The Outdoors Isn’t Just for White People

Words by Aime Mira
Edited by Abigail Vela

Traditionally recreational spaces have served White communities, while the history of institutional racism, including discrimination by race and immigration status, has created barriers to how people of color use outdoor spaces.

In grade school, we learned of the Jim Crow Laws that legalized racial segregation of African Americans, denying them the right to vote, receive an education, and partake in outdoor spaces. However, the history of segregation of Mexicans in public spaces is not a common subject matter in the state’s public schooling. As a result, there is a part of history that has failed to be taught. 

Moments of anti-immigration violence and discrimination, such as La Matanza, Mexican Repatriation, and Operation Wetback left a mark on the Latinx community at large. These events may even shape how Latinx and POC individuals in the Rio Grande Valley interact with the outdoors in 2023.

With the ongoing political climate of anti-immigration, increased fear and uncertainty in the daily lives of some families have escalated toxic stress in adults and children. In an article by Samantha Artiga, immigrant families stated, they are only leaving the house when necessary, such as for work; limiting driving; and no longer participating in recreational activities.”

Researchers found that the impact of anti-immigrant policies on Latino children included:

“(a) concern for their family’s safety and sense of responsibility in “helping change their families’ circumstances”; (b) fear of the threat of deportation and hypervigilance (e.g., asking parents to not go to work); (c) sadness and crying; (d) depression (particularly in children whose parent had been deported)” to name a few.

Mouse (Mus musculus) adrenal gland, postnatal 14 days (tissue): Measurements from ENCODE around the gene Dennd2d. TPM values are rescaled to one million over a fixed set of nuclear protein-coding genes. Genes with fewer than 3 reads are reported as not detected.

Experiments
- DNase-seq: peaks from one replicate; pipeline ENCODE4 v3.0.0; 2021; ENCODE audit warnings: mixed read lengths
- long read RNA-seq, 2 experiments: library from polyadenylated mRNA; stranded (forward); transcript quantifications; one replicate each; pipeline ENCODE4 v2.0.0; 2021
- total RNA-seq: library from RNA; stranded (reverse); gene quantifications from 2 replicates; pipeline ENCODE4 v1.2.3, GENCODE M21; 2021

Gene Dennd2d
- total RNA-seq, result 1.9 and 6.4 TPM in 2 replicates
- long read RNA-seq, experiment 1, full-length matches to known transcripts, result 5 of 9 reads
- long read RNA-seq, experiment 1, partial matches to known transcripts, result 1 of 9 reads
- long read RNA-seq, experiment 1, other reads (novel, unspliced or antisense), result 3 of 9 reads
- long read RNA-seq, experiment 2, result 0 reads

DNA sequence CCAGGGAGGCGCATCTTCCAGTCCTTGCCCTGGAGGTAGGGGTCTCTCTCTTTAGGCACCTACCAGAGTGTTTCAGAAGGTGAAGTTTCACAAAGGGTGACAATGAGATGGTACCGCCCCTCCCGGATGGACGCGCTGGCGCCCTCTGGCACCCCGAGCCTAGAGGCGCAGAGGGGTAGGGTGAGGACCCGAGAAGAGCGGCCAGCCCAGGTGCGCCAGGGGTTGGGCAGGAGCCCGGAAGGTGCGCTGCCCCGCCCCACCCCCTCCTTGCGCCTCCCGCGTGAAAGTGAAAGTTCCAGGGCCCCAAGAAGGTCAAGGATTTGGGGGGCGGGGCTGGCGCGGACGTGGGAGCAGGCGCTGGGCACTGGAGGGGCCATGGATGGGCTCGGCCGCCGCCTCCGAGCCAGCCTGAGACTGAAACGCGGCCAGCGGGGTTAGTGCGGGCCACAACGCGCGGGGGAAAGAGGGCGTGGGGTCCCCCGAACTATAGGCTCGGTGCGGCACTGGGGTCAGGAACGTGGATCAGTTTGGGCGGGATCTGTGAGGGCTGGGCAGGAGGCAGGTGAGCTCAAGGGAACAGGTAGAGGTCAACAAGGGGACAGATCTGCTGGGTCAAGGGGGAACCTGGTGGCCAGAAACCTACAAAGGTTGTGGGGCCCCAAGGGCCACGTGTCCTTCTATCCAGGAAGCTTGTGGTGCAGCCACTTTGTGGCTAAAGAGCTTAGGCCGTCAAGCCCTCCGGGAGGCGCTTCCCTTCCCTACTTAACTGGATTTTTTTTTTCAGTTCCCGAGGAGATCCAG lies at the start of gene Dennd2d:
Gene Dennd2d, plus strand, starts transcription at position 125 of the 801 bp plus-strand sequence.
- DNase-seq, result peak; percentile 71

Border Patrol Vehicle on the property of Santa Ana National Wildlife Refuge

Immigration, in addition to being a burden to the safety, wellness, and mental health of families, also poses an obstacle to the benefits of nature and our connection to it.  The nature gap in the Rio Grande Valley may be attributed to the proximity of nature parks to the Mexican-American border and the region’s increased militarization. For example, 3 out of 4 State Parks and 6 out of 7 Wildlife Refuge Centers are situated along the Rio Grande border. In addition, other recreational spaces like The National Butterfly Center and Sabal Palm Sanctuary, whose slogan is “Right by the River,” are only accessible by driving alongside the border wall, where the area is constantly under surveillance by vehicles and blimps. 

The Border Wall Next to Sabal Palm Sanctuary VIA Google Maps

This is unfortunate because the physiological response to being in nature includes health benefits like “improved attention, lower stress, better mood,” and a “reduced risk of psychiatric disorders.” Still, these spaces continue to be victimized by border militarization, causing alarm to keep out.

As one Dreamer from Los Fresnos said, “I’ve only felt (unsafe) when I am near the border…I was always feeling like I was going to get picked up and get deported. It’s stressful, especially when going to El Centro was one of my favorite things to do… but now I feel unsafe.”

The peace of being surrounded by the natural world should be an experience accessible to all. Recognizing that the recreational system historically was built on oppression means there is a need to dismantle the effects of racism that have affected communities of color. Spreading awareness and supporting indigenous communities, environmental groups, nature enthusiasts, and organizations can bridge the nature gap.

The National Wildlife Federation Green Hour is helping encourage children and parents to enjoy the outdoors with FREE nature activities to help improve children’s mental and physical health. Many of these activities can be done at home. 

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